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Clin Child Psychol Psychiatry. 2014 Apr;19(2):244-59. doi: 10.1177/1359104513487001. Epub 2013 May 20.

Use of narratives to assess language disorders in an inpatient pediatric psychiatric population.

Author information

  • 11Child Psychiatry Inpatient Unit, British Columbia Children's Hospital, Canada.

Abstract

A large proportion of child psychiatry patients have undiagnosed language disorders. Adequately developed language is critical for psychotherapy and cognitive-behavioral therapies. This study investigated (1) whether assessment of oral narratives would identify language impairments in this population undetected by assessment of only core language abilities, and (2) the extent to which measures of cognition, working memory, emotional distress, and social function differentially predict core language and narrative development. Results showed that (1) more than twice as many children were identified with language impairment when both narrative and core language assessment were used, and (2) core language comprehension and complex verbal working memory were the strongest predictors of narrative production, while core language comprehension, a less complex working-memory task, and social skills best predicted narrative comprehension. Emotional distress did not predict either. The results emphasize the importance of evaluating child psychiatry patients' language, using both core language and narrative measures.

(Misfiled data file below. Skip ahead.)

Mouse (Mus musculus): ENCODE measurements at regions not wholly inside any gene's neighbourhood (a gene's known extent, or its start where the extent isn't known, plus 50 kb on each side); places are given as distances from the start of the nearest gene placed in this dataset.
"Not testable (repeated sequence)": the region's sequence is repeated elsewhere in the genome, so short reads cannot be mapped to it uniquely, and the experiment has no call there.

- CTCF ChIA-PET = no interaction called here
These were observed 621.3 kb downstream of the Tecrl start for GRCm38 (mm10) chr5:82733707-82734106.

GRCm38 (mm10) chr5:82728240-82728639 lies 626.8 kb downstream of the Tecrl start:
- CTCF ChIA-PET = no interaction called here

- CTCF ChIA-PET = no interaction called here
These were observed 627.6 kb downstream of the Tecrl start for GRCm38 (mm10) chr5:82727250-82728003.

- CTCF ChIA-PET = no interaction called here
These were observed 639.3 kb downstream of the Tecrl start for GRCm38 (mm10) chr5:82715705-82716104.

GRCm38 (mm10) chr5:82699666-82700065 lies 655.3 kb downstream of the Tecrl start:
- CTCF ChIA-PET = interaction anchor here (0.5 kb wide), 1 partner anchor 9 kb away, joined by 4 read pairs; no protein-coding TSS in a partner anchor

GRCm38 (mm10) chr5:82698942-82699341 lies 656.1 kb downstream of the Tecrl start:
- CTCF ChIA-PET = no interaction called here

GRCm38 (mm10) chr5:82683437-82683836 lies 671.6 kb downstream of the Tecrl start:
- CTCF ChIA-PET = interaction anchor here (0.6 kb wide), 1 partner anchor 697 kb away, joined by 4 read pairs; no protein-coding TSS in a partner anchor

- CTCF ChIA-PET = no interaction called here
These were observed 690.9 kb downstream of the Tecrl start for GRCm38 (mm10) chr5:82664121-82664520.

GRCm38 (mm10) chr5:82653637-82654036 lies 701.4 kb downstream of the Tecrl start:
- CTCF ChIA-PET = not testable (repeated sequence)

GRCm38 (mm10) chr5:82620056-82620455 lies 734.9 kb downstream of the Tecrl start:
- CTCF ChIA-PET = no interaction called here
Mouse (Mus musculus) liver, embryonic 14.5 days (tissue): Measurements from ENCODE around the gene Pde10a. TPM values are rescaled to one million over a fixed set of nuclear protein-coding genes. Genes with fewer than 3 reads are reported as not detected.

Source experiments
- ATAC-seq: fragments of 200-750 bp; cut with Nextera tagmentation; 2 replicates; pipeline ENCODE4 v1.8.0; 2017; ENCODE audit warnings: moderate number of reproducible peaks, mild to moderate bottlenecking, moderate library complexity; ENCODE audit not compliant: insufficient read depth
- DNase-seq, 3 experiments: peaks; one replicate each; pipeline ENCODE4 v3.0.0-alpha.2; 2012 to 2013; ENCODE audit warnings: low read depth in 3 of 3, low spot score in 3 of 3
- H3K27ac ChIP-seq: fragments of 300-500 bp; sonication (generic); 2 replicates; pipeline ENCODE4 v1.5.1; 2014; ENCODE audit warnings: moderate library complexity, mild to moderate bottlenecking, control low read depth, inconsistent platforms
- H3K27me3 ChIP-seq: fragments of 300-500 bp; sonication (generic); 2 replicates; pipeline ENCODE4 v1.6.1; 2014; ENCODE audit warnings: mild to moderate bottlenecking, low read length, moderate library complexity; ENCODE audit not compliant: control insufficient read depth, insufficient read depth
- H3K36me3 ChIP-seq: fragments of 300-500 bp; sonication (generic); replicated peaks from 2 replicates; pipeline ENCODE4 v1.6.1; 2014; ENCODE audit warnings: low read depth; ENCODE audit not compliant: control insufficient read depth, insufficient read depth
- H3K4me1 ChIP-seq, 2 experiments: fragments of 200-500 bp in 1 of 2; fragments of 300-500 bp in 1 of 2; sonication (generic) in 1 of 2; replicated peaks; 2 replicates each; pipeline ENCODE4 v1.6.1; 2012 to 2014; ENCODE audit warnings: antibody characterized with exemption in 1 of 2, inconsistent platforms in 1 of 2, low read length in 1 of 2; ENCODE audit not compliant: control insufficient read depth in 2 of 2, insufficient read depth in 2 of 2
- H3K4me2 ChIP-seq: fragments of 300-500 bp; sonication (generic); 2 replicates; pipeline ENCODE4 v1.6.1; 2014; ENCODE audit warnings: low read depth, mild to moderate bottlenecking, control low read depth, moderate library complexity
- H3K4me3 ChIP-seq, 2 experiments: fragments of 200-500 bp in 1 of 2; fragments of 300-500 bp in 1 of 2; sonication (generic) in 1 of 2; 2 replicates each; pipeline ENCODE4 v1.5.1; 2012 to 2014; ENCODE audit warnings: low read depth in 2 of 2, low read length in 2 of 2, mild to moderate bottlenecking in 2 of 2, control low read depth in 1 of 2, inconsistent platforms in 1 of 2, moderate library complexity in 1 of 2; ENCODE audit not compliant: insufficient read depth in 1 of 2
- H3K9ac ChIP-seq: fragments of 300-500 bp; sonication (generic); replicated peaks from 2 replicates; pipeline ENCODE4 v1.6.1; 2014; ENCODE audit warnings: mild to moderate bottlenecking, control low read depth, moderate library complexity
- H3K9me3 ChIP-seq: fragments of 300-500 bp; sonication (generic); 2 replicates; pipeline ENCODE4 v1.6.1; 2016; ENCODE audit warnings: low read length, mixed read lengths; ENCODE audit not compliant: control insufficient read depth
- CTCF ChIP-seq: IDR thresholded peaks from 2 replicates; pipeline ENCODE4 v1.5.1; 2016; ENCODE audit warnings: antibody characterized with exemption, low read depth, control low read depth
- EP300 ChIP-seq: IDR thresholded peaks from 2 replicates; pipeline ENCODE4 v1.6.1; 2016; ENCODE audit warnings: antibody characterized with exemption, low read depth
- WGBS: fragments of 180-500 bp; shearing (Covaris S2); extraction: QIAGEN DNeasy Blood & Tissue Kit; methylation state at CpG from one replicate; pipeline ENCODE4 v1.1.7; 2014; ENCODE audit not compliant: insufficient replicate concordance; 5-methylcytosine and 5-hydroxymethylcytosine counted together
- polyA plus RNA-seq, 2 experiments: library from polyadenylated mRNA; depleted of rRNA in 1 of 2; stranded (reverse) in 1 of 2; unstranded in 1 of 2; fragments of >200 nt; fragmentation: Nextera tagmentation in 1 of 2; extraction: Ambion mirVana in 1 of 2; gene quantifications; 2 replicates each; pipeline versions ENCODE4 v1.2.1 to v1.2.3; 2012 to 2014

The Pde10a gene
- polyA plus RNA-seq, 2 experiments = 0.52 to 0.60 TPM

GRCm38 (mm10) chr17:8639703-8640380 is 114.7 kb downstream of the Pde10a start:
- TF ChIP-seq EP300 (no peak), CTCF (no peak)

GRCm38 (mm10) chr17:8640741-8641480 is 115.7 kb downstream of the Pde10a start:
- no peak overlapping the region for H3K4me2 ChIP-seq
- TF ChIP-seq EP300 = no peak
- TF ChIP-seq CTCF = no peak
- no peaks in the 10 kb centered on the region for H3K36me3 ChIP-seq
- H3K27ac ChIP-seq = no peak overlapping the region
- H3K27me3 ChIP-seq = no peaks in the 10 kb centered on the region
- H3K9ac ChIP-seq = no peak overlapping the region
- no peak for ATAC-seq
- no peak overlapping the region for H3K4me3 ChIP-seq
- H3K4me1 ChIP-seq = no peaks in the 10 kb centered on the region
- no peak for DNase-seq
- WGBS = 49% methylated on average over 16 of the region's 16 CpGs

KEYWORDS:

Childhood psychiatric disorders; language assessment; narrative assessment; oral narratives; working memory

PMID:
23689481
[PubMed - in process]
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